It has always struck me as strange that market research agencies don't get this. If you hire an accountant you don't want them to spend ages telling you how they put your balance sheet and profit and loss account together - you just want to know what it means in terms of how your business is doing and what it needs to do next. An accountant, by definition, should be an accounts expert - you may ask him to explain anything that looks a bit suspect, but by and large you trust him to know how to practice his craft skills. It's the same principle for research practitioners. When a client company commissions some research, they have already chosen an agency they believe to be competent. The agency's craft research skills are a given. So the client isn't as interested in all the ins and outs of how the research was carried out - they want to see the output and understand what the implications are for the business in the context of the internal and external environments. Of course the quality of the research is still highly important, but a well designed and executed piece of research is of no value if it doesn't lead to action.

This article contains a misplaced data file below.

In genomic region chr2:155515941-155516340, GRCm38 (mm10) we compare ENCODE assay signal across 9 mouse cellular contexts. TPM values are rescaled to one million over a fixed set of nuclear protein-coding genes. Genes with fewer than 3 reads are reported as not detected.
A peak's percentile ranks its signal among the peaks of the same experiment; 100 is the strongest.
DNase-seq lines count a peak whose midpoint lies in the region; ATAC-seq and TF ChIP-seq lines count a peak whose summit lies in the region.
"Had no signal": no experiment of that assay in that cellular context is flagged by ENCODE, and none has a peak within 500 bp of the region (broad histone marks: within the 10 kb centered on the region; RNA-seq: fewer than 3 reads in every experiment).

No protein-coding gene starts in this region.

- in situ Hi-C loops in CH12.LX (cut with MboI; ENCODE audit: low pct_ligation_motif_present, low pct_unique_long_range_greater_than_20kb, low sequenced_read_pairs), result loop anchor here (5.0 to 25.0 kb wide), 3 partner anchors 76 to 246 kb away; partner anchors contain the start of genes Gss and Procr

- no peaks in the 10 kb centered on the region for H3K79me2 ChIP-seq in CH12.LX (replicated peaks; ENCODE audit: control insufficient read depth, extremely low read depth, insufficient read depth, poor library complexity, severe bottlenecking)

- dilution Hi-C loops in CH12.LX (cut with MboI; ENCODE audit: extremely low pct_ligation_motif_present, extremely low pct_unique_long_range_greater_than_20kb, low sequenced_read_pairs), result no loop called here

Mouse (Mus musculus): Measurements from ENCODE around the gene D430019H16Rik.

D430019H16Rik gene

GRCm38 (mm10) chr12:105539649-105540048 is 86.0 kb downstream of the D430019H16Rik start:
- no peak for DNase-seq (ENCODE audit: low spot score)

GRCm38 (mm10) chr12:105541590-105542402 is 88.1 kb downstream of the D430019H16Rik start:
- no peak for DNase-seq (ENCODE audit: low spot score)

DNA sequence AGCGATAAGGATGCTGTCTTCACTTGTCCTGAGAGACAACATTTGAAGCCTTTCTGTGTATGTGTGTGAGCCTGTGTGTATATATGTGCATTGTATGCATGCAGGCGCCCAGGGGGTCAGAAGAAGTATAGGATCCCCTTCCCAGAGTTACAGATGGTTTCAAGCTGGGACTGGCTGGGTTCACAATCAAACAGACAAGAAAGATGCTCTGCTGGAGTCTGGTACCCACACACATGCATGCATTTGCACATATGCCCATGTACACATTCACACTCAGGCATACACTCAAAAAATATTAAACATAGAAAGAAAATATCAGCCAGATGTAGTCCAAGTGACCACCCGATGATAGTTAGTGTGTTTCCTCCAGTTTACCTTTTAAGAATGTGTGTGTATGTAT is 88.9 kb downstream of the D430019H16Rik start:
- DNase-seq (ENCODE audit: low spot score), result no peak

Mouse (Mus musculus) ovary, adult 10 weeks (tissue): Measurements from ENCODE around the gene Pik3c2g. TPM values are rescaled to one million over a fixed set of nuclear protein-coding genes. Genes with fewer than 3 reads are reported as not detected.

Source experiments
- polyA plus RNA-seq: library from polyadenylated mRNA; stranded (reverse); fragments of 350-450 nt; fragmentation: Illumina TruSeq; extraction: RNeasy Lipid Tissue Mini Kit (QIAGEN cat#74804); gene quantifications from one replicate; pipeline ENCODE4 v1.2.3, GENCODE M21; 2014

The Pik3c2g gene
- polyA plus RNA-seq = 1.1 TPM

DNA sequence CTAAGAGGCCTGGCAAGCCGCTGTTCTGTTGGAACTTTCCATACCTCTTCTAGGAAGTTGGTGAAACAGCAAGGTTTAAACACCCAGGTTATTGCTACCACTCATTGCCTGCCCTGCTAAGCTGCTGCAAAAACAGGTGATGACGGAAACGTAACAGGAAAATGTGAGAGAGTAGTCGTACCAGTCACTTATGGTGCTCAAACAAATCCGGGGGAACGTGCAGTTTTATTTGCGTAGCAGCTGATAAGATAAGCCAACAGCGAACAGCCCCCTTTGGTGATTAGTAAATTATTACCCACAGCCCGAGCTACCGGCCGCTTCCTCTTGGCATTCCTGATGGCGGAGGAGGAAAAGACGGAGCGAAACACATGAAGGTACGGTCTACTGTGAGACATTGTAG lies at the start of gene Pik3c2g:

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5 years ago

Wow! I couldn't agree more. I have received more than my share of research reports that are confusingly dense with data. It seems that vendors feel that more slides = more data.

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5 years ago